Over the past decade, the business of originating and servicing mortgages has moved back toward nonbanks such as Freedom Mortgage. Nonbanks made 59% of U.S. mortgages last year, the highest level on record, according to industry-research group Inside Mortgage Finance. They also made a large proportion of U.S. mortgages before 2008 but many went bust when the crisis hit.

Many nonbanks, like United Wholesale Mortgage and loanDepot.com LLC, are barely known outside the industry but dominant inside it. Quicken Loans Inc., one of the few with wide name recognition, ranked as the largest mortgage lender by originations for the first time this year, elbowing out Wells Fargo and JPMorgan Chase.

As big banks have refocused their mortgage operations on wealthier borrowers, nonbanks have stepped into the void, often representing the only path to a mortgage for buyers of lesser means. Their retreat could lock many would-be borrowers out of homeownership and make it harder for the economy to bounce back.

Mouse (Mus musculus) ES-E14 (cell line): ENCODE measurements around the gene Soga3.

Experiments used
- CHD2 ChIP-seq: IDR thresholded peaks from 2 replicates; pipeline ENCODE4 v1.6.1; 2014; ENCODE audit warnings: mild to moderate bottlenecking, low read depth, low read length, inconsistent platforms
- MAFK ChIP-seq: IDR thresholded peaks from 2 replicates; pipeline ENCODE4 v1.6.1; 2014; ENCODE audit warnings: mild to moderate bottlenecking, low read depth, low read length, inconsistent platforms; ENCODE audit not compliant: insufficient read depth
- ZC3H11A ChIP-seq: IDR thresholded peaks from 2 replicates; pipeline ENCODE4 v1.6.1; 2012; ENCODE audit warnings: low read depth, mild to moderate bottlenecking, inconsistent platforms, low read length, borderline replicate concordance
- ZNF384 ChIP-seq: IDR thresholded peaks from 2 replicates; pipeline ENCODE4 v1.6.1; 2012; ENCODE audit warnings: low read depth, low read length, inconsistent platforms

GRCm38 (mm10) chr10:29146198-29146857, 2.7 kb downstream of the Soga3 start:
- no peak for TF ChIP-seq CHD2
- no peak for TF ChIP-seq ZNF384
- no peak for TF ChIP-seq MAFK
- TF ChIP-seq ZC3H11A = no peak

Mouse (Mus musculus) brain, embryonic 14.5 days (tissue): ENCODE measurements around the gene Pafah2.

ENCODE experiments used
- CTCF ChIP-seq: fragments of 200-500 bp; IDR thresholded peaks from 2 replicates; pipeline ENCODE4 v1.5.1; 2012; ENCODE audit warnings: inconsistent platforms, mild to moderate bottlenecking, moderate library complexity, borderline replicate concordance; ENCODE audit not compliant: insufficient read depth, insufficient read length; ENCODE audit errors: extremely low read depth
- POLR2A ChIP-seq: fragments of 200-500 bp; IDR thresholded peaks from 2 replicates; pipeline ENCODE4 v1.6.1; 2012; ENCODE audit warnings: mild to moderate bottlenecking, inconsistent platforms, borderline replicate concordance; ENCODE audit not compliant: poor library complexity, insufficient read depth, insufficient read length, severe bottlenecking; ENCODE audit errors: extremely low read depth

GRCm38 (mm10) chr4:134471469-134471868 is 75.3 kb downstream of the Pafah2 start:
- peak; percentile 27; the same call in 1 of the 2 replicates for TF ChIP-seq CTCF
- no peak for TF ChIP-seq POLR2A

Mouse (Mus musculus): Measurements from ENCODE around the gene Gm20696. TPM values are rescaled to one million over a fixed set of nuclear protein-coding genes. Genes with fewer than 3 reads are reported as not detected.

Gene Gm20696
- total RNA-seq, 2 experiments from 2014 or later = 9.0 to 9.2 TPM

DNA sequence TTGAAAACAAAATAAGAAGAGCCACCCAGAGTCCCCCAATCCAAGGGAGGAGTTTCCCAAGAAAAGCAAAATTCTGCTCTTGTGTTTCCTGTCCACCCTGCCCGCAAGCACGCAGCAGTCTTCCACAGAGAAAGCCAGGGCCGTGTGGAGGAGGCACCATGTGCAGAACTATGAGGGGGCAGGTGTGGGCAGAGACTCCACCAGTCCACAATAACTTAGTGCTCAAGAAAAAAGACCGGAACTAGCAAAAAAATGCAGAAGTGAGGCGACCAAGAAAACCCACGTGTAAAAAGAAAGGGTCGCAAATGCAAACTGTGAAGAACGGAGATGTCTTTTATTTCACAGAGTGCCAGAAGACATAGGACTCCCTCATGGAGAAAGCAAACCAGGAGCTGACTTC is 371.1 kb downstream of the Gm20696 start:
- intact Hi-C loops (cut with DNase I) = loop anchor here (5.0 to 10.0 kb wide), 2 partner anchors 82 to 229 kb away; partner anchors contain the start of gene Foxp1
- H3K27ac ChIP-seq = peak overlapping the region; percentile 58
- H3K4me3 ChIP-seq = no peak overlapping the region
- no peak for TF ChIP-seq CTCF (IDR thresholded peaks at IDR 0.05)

Nonbanks also have expanded in the crucial business of servicing mortgages. They now service roughly half of them, five times their share from a decade ago, according to the Urban Institute.


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In good times, that task involves collecting payments from borrowers and handing them to investors that own the loans, plus handling odds and ends such as taxes. In exchange, the servicer gets a slice of the interest. In bad times, servicers are supposed to create new payment plans for struggling borrowers, which takes much more work and expense. When all else fails, servicers initiate foreclosures.